STEM focus is an economic own goal, LSE head warns

'Obsession' will leave top social science faculties bereft of UK students, writes Simon Baker

July 8, 2010

Top-performing social science and humanities faculties could end up with almost no UK students if the "obsession" with science, technology, engineering and maths (STEM) funding continues, the director of the London School of Economics has warned.

Howard Davies said that the LSE could be forced to skew its recruitment even more towards non-European Union students if government spending cuts were distributed unevenly to protect STEM subjects.

Speaking to Times Higher Education before he addressed the Association of Graduate Recruiters conference on 5 July, Mr Davies said the focus on STEM was "economically irrational" when the market was demanding graduates in areas such as finance, media and law. "We are in danger of having a university policy that pretends the economy is a different shape than it is," he said. "If we distort our public investment to starve the social sciences, this is actually an own goal."

Mr Davies said the LSE suffered after the 2008 research assessment exercise because of the STEM focus - its economics department received a funding cut despite being the best outside the US.

"The government's message is, 'It doesn't matter how good you are, you are going to get less money because we are skewing the funding into STEM subjects'. I think this is economically irrational," he said.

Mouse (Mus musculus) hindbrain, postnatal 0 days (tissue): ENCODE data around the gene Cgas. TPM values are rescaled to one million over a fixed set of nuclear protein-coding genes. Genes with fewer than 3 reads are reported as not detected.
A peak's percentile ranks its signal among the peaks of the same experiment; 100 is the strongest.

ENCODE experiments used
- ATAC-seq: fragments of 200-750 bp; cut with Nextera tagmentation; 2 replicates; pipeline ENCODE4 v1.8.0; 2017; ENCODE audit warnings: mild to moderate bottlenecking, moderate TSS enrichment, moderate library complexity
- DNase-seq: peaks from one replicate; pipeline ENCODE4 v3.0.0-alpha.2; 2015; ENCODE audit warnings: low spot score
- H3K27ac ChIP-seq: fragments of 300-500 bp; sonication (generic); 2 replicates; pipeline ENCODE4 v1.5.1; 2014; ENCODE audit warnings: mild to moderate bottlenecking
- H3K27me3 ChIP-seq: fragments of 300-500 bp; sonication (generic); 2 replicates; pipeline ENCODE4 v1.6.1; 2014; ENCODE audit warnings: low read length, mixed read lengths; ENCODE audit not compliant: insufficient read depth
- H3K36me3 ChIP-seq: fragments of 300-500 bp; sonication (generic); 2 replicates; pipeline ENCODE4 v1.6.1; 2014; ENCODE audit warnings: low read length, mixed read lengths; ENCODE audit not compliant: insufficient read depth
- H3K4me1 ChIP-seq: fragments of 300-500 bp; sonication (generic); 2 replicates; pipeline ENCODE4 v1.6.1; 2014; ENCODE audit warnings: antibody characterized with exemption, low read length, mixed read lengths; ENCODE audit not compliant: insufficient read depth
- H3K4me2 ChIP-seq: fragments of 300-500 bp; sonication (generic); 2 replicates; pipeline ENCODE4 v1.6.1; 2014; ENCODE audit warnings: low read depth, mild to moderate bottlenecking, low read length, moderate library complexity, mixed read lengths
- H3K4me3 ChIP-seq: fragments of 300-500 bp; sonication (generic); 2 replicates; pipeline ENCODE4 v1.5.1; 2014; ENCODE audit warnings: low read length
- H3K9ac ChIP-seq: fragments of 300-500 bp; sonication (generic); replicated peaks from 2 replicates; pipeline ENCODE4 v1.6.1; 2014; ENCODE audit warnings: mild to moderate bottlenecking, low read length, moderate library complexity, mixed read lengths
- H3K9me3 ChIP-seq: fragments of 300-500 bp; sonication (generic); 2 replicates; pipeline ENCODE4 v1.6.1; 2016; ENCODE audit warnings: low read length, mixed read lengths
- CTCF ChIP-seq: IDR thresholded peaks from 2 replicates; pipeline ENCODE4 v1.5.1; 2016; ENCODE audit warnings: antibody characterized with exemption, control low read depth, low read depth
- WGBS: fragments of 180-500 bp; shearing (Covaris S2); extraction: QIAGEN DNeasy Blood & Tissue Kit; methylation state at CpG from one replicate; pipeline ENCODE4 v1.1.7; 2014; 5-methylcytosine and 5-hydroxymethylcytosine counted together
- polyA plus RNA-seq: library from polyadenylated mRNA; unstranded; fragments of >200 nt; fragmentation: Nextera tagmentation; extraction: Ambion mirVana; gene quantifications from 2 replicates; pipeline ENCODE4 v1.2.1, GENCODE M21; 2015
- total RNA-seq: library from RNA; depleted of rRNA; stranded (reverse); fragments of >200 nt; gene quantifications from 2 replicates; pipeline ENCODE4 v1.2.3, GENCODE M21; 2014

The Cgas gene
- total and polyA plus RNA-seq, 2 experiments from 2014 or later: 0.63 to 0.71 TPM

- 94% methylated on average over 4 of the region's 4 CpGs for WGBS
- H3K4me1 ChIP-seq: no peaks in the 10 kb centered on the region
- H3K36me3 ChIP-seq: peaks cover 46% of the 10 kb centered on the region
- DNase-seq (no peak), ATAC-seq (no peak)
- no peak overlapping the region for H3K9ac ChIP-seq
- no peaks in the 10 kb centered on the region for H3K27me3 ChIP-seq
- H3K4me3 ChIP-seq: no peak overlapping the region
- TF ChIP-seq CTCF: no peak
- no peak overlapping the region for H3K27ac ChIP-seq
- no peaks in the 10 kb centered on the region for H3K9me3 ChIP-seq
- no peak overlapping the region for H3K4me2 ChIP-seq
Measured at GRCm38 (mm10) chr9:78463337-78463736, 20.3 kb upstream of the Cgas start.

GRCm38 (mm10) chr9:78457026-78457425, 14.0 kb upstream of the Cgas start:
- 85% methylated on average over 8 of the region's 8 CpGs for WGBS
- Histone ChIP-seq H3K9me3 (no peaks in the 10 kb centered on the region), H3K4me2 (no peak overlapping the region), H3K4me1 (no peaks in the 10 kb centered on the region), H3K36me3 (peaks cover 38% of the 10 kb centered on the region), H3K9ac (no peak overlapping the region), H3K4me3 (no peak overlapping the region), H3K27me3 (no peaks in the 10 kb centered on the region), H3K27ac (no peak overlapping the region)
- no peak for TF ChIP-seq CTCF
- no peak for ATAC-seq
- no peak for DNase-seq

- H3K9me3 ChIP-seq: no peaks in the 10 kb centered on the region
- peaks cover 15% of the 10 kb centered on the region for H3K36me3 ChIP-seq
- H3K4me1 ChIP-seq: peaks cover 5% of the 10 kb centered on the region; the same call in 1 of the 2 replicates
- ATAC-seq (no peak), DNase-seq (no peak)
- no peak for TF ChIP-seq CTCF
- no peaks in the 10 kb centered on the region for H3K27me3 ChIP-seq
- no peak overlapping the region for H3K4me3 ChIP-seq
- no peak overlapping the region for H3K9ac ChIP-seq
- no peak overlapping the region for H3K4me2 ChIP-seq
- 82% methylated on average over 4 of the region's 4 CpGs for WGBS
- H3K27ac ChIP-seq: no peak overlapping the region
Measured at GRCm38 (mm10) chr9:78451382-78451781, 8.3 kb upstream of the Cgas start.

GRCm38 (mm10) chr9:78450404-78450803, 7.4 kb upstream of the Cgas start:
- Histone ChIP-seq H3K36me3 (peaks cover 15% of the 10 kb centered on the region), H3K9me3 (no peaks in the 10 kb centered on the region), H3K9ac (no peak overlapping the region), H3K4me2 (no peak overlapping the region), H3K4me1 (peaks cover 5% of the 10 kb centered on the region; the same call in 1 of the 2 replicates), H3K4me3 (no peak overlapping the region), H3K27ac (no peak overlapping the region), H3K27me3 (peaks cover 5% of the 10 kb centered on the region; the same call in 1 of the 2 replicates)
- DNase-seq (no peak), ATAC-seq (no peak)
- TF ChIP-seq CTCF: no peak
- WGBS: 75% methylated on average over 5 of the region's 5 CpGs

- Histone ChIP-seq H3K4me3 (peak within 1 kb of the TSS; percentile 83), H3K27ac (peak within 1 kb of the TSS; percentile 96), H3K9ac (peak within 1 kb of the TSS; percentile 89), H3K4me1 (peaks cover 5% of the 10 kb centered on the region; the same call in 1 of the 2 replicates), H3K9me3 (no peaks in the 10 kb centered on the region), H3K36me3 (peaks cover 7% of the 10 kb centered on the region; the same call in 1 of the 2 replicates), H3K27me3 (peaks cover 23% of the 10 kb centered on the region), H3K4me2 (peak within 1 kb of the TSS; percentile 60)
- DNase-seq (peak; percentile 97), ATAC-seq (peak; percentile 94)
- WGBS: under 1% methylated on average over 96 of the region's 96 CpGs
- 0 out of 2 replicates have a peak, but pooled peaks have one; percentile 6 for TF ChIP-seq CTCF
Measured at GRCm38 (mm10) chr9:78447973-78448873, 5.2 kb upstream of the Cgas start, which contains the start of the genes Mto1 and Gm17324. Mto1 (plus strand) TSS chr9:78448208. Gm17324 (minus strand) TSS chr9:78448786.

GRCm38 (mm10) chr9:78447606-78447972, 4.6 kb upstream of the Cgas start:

Mr Davies said that a continued STEM focus, coupled with a massive cut to the teaching grant, could lead institutions to recruit more foreign students "to make ends meet".

"You'll find you're getting almost no British students educated in the top institutions, which is a very unwelcome outcome," he warned.

Already at the LSE in 2008-09, more than half the school's 8,6 full-time students were from outside the EU, accounting for more than two-thirds of tuition-fee income.

Mr Davies added: "At the margin, the choice will be do we simply not recruit good people and accept a decline in quality or do we take on more overseas students, and I think if push comes to shove that is what the faculty will decide because they will not wish to see the LSE decline into mediocrity."

Higher tuition fees for international students were also an option, Mr Davies said, as the real-term cost of courses had fallen for applicants from places such as China.

"I think we could increase fees in those markets without damaging the quality of the applications we receive and without giving the impression that we are just gouging them, because actually we are quite a good deal at the moment."

Meanwhile, Mr Davies said the sector needed to consider "rationalising provision" and to create efficiencies if it wanted to survive government spending cuts.

"Whether that requires mergers or acquisitions or closures I don't know, but I certainly think it requires much better techniques of collaboration between universities," he said.

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